UNIVERSITY PARK — Joe Moorhead’s reputation as an upfront, tell-it-like-it-is football coach helped him earn the trust of his players while he turned around a Fordham team that went 1-10 the season before he arrived.
Four seasons and a 38-13 record later, Moorhead left his alma mater Saturday night to a standing ovation from his players, ones who knew it was only a matter of time before Moorhead had a chance to climb the coaching ranks and take his up-tempo offense elsewhere.
Moorhead told his Fordham players as much after its final game of the season, saying he was fielding calls from potential suitors, leaving no one too surprised Saturday when news broke that he would be named the Nittany Lions new offensive coordinator.
“It’s not like he was hiding it from anybody or hiding information from us or anything. I respect him for that,” Fordham running back Chase Edmonds told the Post-Gazette, adding that it was emotional team meeting but a “well-deserved” new gig for his coach. “Most coaches don’t do that and that just speaks to the character of Coach Moorhead.”
Moorhead will be introduced as Penn State’s offensive coordinator today in Beaver Stadium, starting a lengthy offseason process where Penn State’s 108th-ranked offense will be revamped in hopes of it emerging with a balanced, well-executed attack by the time spring ball rolls around. James Franklin said earlier this month his new hire would evaluate the roster during bowl prep and begin meeting with players while quarterbacks coach Ricky Rahne handles play-calling duties for the Lions’ Jan. 2 TaxSlayer Bowl game against Georgia.
Moorhead, a Pittsburgh native who attended Central Catholic High School, is coming off back-to-back seasons when his teams averaged at least 453.2 yards and 36.8 points per game. Fordham offensive coordinator Andrew Breiner, who was with Moorhead the past seven years dating to Moorhead’s days as the offensive coordinator and quarterbacks coach at Connecticut, said the 2015 Fordham offense, with four freshman receivers, two new offensive linemen and a quarterback who started in his first season with the team, speaks to the success of the system.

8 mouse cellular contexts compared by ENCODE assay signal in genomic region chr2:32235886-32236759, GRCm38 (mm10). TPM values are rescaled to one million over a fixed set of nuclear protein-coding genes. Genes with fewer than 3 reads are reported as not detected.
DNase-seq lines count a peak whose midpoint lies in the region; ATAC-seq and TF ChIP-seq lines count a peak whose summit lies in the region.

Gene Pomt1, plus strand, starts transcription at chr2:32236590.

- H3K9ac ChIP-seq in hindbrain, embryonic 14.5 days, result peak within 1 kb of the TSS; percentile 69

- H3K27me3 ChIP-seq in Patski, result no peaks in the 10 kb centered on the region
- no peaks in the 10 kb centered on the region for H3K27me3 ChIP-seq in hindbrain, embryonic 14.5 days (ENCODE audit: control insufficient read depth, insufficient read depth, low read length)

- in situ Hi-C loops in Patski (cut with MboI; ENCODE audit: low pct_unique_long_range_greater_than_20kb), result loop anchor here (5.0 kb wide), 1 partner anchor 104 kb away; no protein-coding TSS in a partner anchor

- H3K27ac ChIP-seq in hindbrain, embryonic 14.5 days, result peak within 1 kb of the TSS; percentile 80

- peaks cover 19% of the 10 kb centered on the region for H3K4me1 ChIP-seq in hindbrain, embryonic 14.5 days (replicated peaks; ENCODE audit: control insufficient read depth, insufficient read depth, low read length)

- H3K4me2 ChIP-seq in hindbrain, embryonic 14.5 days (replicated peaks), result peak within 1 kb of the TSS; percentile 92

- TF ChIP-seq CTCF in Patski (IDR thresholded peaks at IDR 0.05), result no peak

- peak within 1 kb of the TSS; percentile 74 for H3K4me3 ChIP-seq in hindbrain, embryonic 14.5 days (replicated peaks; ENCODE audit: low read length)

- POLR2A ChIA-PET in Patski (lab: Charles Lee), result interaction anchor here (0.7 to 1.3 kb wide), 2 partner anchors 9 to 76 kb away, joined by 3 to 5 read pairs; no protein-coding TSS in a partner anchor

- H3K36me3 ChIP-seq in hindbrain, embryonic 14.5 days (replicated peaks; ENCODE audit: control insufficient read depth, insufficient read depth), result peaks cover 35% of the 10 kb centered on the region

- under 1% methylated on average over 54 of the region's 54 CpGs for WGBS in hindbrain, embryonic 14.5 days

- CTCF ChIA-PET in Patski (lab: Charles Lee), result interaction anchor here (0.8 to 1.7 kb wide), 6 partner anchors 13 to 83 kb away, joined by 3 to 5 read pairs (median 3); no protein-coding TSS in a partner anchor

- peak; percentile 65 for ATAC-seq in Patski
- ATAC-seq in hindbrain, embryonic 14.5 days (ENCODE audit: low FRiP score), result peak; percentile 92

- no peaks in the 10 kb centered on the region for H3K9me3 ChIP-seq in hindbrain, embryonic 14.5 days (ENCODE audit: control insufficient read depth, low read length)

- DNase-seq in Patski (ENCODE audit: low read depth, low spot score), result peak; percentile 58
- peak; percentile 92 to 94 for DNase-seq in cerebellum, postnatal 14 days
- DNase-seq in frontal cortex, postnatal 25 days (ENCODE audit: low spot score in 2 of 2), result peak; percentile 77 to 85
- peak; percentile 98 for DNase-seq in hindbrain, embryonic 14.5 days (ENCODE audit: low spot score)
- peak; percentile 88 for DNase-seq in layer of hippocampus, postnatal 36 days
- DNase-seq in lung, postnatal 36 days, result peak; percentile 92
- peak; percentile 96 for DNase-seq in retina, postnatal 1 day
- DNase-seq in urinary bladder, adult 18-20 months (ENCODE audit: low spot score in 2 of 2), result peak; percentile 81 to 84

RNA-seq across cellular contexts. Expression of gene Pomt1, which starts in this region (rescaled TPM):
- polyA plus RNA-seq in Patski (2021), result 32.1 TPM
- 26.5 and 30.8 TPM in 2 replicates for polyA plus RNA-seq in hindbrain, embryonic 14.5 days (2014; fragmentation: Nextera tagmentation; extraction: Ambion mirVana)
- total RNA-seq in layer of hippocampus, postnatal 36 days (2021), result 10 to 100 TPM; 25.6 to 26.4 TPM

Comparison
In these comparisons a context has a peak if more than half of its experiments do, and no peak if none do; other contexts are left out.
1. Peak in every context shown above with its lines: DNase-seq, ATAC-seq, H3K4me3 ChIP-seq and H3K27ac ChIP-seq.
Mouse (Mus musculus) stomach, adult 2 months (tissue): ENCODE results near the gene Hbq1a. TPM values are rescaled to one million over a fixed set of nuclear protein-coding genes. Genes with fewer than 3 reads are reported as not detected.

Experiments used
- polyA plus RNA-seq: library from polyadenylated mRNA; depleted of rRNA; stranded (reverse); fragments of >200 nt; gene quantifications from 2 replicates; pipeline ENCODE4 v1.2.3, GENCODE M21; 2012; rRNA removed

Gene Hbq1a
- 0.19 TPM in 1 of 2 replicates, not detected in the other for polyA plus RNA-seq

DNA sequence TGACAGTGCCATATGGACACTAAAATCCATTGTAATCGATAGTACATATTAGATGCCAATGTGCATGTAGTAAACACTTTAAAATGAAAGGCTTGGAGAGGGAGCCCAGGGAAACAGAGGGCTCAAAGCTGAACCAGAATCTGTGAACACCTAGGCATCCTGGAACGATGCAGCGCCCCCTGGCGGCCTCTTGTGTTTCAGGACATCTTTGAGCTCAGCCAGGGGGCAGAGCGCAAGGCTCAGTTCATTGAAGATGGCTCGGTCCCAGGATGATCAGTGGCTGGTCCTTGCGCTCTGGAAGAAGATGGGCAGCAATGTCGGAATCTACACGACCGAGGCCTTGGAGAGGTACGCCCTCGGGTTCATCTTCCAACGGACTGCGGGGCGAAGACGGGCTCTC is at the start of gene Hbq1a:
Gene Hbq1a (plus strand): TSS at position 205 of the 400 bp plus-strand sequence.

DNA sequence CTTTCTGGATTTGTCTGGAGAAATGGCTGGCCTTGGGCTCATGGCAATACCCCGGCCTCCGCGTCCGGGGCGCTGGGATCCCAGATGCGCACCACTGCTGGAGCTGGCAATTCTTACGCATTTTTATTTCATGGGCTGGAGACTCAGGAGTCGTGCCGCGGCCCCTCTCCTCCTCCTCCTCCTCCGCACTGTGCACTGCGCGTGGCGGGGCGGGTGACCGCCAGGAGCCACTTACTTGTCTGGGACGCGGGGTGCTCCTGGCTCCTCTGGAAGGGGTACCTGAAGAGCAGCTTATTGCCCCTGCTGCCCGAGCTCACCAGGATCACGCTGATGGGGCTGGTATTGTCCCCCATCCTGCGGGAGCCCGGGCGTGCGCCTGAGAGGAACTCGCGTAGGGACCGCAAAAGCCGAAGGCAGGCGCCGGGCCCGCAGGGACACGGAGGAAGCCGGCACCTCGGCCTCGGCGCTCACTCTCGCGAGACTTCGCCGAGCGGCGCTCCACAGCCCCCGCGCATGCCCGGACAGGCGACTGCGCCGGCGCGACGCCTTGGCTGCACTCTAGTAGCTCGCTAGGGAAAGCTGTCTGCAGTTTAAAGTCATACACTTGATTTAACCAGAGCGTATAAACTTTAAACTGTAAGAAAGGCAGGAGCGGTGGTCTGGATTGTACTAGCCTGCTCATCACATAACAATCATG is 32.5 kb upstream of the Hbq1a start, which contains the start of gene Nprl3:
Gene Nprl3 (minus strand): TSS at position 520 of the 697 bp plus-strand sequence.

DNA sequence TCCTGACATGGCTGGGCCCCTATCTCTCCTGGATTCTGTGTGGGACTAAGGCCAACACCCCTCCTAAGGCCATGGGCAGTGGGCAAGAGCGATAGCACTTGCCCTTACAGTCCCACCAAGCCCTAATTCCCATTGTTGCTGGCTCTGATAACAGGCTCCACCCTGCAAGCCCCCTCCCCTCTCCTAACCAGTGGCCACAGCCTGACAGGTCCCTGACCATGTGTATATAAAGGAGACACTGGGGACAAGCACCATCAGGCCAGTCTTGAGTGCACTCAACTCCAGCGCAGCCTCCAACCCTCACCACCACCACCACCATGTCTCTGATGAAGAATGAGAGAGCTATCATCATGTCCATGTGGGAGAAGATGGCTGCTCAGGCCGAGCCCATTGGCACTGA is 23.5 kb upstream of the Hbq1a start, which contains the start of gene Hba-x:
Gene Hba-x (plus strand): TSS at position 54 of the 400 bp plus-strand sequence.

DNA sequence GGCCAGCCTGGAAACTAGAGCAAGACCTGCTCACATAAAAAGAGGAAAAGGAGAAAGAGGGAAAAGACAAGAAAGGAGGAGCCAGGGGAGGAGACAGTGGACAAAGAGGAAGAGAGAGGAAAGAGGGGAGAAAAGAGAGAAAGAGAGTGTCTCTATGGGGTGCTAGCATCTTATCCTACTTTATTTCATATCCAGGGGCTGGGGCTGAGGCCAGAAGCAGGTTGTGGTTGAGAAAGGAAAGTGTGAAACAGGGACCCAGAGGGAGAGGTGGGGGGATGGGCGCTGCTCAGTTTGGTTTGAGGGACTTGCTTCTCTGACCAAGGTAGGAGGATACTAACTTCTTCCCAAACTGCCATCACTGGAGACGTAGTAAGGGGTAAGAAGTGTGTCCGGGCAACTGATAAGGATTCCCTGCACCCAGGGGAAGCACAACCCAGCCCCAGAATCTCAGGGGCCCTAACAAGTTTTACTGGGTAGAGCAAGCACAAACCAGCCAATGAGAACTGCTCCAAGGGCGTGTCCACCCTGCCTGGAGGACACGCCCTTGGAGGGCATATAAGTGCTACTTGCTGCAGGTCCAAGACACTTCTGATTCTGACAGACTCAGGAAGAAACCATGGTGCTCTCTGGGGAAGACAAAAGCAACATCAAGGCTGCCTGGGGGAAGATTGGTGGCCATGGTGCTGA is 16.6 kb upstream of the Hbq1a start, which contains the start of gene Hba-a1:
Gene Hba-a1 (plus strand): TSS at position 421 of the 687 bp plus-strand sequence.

“It’s not simple, but it’s streamlined and the teaching of it is all done in a very logical manner,” Breiner said. “The words that are used have meaning and have things that they can associate with it while they’re in the early stages of learning the offense.”
Moorhead, no stranger to working with new starters at quarterback, could be tasked with breaking in a new one next season if Christian Hackenberg opts to declare for the NFL draft. Hackenberg’s backup, redshirt freshman Trace McSorley, is a “match made in heaven” for this type of offense, one Fordham staffer said. Add in freshman running back Saquon Barkley, who rushed for 1,007 yards this season, and receiver Chris Godwin who is closing in on the 1,000-yard mark and there shouldn’t be a shortage of new toys for the coordinator.
“You’re going to run the ball 25-30 times per game, but you’re also going to pass the ball 25-30 times per game,” said Edmonds, who rushed for 1,648 yards for Fordham this season. “The ultimate goal is to go up-tempo, but we did slow it down and we’d go into our base tag and we’d try to get into the best look possible, so it’s not always about the tempo.”
Moorhead will find ways to morph the offense so that it maximizes the talent of his personnel, something Fordham offensive line coach and former Penn State offensive graduate assistant Tyler Bowen said he saw firsthand this season. Add Moorhead’s ability as a recruiter, where assistants said he brings the same level of honesty to prospects that his players appreciated, and time will tell if Penn State’s offense will yield a similar outcome to the one at Fordham.
“I would be shocked if the results weren’t spectacular,” Breiner said.